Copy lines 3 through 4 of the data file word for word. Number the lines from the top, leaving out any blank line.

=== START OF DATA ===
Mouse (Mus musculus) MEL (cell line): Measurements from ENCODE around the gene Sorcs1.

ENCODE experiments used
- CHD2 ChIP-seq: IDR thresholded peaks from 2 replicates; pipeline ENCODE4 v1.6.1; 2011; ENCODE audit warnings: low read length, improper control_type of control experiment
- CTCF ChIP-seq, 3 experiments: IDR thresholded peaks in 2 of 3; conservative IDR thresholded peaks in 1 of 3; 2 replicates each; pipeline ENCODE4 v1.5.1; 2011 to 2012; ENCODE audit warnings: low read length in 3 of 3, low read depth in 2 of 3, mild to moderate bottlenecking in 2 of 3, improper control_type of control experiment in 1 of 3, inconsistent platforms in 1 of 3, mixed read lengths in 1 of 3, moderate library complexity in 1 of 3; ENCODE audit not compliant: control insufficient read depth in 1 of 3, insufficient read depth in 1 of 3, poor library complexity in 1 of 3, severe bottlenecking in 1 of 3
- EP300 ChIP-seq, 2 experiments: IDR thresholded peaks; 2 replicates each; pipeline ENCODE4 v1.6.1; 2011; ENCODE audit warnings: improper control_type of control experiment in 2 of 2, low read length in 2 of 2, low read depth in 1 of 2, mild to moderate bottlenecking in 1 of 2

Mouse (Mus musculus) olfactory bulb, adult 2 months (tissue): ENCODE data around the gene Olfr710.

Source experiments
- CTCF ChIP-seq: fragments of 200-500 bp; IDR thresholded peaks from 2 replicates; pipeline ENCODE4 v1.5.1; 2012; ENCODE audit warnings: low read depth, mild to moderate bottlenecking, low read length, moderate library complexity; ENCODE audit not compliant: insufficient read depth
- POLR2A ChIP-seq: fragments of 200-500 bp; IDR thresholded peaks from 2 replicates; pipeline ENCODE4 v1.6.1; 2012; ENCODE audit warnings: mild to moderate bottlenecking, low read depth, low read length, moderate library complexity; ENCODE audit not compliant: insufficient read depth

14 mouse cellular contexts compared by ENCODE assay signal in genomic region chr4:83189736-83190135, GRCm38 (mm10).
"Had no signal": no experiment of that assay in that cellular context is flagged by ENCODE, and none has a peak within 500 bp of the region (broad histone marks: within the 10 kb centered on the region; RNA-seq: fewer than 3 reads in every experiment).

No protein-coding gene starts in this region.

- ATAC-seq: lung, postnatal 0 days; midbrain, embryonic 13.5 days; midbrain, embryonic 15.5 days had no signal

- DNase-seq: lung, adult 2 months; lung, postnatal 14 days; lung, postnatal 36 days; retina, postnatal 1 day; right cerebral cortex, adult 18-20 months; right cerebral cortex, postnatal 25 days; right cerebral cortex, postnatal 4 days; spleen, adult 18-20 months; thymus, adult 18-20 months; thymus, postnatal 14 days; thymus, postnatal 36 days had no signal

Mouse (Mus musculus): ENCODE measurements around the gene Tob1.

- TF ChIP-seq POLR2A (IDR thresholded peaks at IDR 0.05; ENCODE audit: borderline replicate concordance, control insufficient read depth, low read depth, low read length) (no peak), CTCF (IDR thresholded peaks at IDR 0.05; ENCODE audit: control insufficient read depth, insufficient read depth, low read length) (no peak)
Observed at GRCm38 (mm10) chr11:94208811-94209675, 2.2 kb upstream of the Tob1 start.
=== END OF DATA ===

- CHD2 ChIP-seq: IDR thresholded peaks from 2 replicates; pipeline ENCODE4 v1.6.1; 2011; ENCODE audit warnings: low read length, improper control_type of control experiment
- CTCF ChIP-seq, 3 experiments: IDR thresholded peaks in 2 of 3; conservative IDR thresholded peaks in 1 of 3; 2 replicates each; pipeline ENCODE4 v1.5.1; 2011 to 2012; ENCODE audit warnings: low read length in 3 of 3, low read depth in 2 of 3, mild to moderate bottlenecking in 2 of 3, improper control_type of control experiment in 1 of 3, inconsistent platforms in 1 of 3, mixed read lengths in 1 of 3, moderate library complexity in 1 of 3; ENCODE audit not compliant: control insufficient read depth in 1 of 3, insufficient read depth in 1 of 3, poor library complexity in 1 of 3, severe bottlenecking in 1 of 3